A hit-and-run is typically charged under California Vehicle Code sections 20001 and 20002. The difference between the two sections is that section 20001 requires injury to a person to be applicable, whereas 20002 applies to hit-and-run in situations where there is only property damage. Not surprisingly, section 20001 can be charged as a felony or a misdemeanor, whereas section 20002 may only be charged as a misdemeanor. Under section 20001, the maximum punishment depends on whether the accident results in death or permanent serious injury. If it does, the MINIMUM jail is 90 days, while the maximum can be up to 4 years in state prison and/or a $10,000 fine. Under section 20002 (property damage only), the maximum punishment is 6 months in jail and/or a $1,000 fine. In all hit-and-runs, one element that needs to be proven by the prosecution is knowledge; specifically, knowledge by the accused that he or she was involved in an accident. If a 20001 is charged, the prosecution must also prove that the accused knew that the accident injured someone else, or knew from the nature of the accident that it was probable that another person was injured. Often times in more minor hit-and-runs with minimal damage, one common defense is lack of knowledge (i.e., “I didn’t even know I hit the other car”). The prosecution typically tries to overcome this defense with the extent of the damages (i.e., it would be impossible to hit another car with that amount of damage and not know you were in an accident) or any conduct by the accused acknowledging the accident or injury. Another common defense is identity. Often the fleeing driver in a hit-and-run is tracked down through DMV records showing who the registered owner of the car is. Registered owners of vehicles, however, often lend their cars to friends and family members who may have been driving at the time of the hit-and-run. In these cases, the strength of the case turns on how well witnesses can ID the driver in a photo lineup or otherwise. When there are no aggravating factors, hit-and-runs can often be resolved through a civil compromise under Penal Code sections 1377 and 1378. In a civil compromise, the victim (with the approval of the court) receives full monetary satisfaction from the accused in exchange for all criminal proceedings being “stayed” (the case is permanently put on hold and no conviction results).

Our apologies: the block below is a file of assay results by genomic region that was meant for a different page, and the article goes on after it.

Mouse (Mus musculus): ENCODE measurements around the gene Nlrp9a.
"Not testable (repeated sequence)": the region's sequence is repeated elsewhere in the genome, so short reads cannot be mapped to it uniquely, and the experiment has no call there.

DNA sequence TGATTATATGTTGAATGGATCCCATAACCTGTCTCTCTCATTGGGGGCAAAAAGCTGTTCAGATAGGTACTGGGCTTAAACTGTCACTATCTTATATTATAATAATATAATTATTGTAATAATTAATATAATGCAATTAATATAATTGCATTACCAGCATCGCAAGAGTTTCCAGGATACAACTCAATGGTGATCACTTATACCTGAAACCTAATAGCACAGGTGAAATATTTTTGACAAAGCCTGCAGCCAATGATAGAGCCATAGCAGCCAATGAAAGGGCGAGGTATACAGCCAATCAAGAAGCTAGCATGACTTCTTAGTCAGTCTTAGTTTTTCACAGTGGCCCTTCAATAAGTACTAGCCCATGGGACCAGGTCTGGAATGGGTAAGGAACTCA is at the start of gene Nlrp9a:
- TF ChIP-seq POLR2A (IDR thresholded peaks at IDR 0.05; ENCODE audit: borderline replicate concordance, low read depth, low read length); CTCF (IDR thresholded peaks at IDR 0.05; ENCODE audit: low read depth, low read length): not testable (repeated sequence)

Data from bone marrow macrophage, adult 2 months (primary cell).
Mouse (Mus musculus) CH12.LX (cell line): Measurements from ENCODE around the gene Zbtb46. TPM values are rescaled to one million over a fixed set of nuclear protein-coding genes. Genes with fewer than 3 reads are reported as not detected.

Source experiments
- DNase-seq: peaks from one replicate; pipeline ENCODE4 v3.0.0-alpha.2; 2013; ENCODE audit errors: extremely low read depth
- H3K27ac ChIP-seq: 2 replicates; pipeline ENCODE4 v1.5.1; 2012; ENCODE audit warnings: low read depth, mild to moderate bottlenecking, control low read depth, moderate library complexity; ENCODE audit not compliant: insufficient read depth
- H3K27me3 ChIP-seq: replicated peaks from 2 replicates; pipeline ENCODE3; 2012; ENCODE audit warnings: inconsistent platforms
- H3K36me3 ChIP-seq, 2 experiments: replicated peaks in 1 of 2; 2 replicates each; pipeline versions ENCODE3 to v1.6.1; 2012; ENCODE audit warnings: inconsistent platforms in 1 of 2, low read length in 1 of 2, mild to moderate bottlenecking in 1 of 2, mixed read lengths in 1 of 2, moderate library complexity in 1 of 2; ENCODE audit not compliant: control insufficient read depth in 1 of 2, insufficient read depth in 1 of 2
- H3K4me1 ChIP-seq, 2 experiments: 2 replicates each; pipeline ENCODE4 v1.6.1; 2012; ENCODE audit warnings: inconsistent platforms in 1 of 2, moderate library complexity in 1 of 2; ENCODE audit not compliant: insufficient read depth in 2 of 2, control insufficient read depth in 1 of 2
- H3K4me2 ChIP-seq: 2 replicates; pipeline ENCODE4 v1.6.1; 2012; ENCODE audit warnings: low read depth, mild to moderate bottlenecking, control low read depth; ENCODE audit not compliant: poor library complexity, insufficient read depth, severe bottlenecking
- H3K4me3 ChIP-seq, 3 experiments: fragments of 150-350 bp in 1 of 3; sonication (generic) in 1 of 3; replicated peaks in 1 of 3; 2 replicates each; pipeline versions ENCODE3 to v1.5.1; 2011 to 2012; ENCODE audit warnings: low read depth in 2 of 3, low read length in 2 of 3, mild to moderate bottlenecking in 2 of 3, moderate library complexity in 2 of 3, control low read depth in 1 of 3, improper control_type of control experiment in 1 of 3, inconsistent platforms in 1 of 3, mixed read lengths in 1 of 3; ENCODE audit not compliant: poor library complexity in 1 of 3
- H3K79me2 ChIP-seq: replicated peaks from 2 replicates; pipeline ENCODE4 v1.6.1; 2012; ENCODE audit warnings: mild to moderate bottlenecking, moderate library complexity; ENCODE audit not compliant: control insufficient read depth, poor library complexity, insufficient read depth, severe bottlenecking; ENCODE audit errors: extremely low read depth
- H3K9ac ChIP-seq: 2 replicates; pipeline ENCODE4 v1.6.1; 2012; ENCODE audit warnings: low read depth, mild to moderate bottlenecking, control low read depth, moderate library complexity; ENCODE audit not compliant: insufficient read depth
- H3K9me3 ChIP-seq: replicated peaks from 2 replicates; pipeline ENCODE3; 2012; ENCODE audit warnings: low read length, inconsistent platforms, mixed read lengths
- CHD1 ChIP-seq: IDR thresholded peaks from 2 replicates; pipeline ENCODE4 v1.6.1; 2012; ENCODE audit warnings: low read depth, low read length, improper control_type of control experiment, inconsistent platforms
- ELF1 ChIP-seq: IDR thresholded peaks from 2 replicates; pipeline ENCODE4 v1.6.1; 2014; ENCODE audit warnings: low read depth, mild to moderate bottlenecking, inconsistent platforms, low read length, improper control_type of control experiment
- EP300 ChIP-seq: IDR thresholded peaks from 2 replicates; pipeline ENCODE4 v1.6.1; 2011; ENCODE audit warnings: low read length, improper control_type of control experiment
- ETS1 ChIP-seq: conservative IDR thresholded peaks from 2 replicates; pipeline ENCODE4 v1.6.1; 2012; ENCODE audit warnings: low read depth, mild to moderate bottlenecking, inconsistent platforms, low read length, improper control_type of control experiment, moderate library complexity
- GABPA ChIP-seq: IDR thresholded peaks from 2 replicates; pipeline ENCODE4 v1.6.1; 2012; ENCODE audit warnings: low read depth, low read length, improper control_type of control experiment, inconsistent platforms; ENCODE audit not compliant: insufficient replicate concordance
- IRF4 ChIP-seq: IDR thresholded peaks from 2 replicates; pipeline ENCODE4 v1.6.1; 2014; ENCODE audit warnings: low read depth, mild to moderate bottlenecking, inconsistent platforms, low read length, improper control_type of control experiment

“What sets Ali apart from some of the other attorneys I have had experience with, and probably from most attorneys, actually, are his communication skills and his compassion for his clients.”